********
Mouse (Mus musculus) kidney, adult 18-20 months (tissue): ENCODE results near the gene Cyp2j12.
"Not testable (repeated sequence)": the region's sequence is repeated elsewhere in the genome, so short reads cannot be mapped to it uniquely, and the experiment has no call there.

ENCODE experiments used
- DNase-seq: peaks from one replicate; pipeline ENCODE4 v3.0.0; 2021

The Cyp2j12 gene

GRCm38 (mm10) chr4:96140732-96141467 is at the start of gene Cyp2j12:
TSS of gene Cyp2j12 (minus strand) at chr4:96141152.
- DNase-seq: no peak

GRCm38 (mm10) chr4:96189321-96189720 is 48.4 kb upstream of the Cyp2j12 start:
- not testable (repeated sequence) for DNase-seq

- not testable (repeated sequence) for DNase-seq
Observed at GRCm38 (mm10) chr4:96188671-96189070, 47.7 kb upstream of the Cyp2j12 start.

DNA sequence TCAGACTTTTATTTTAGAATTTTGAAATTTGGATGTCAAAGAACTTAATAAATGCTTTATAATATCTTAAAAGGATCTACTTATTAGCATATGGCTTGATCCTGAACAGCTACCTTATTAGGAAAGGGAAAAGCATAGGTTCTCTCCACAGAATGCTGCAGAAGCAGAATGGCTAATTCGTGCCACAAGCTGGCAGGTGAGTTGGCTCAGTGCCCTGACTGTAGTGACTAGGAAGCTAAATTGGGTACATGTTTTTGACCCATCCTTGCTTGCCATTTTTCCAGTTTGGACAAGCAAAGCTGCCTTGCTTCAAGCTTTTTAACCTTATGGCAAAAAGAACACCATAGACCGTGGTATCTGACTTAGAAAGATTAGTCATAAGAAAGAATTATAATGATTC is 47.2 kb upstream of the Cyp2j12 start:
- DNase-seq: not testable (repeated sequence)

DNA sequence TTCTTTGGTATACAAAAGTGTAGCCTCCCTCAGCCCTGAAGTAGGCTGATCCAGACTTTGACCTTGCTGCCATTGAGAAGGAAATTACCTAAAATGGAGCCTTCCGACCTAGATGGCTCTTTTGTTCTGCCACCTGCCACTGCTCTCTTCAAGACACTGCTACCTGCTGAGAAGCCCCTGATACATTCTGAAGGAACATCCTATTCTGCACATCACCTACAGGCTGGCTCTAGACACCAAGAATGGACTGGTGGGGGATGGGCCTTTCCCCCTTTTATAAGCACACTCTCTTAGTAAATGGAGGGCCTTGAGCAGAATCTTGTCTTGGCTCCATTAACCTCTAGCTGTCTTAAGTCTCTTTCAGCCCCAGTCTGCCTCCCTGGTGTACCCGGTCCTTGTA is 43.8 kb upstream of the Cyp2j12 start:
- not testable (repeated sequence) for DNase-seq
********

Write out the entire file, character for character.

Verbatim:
Mouse (Mus musculus) kidney, adult 18-20 months (tissue): ENCODE results near the gene Cyp2j12.
"Not testable (repeated sequence)": the region's sequence is repeated elsewhere in the genome, so short reads cannot be mapped to it uniquely, and the experiment has no call there.

ENCODE experiments used
- DNase-seq: peaks from one replicate; pipeline ENCODE4 v3.0.0; 2021

The Cyp2j12 gene

GRCm38 (mm10) chr4:96140732-96141467 is at the start of gene Cyp2j12:
TSS of gene Cyp2j12 (minus strand) at chr4:96141152.
- DNase-seq: no peak

GRCm38 (mm10) chr4:96189321-96189720 is 48.4 kb upstream of the Cyp2j12 start:
- not testable (repeated sequence) for DNase-seq

- not testable (repeated sequence) for DNase-seq
Observed at GRCm38 (mm10) chr4:96188671-96189070, 47.7 kb upstream of the Cyp2j12 start.

DNA sequence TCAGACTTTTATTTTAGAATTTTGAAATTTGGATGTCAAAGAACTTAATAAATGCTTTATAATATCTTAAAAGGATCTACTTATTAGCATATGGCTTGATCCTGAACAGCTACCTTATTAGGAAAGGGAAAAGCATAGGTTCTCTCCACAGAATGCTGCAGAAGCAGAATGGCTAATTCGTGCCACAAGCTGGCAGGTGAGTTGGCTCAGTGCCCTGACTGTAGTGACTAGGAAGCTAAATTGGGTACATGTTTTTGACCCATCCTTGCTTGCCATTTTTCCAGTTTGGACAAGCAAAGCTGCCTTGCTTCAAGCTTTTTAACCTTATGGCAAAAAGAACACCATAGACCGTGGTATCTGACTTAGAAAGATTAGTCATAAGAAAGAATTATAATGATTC is 47.2 kb upstream of the Cyp2j12 start:
- DNase-seq: not testable (repeated sequence)

DNA sequence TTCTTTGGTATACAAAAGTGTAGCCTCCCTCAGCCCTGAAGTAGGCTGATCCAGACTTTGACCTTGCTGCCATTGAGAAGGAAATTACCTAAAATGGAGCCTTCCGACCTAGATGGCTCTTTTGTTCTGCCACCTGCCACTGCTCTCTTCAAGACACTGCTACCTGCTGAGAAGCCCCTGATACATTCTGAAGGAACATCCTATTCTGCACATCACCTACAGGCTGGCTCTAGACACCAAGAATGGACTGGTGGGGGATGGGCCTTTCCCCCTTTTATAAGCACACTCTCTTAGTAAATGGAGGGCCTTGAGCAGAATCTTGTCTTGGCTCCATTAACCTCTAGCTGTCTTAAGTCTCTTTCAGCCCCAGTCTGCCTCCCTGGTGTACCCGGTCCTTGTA is 43.8 kb upstream of the Cyp2j12 start:
- not testable (repeated sequence) for DNase-seq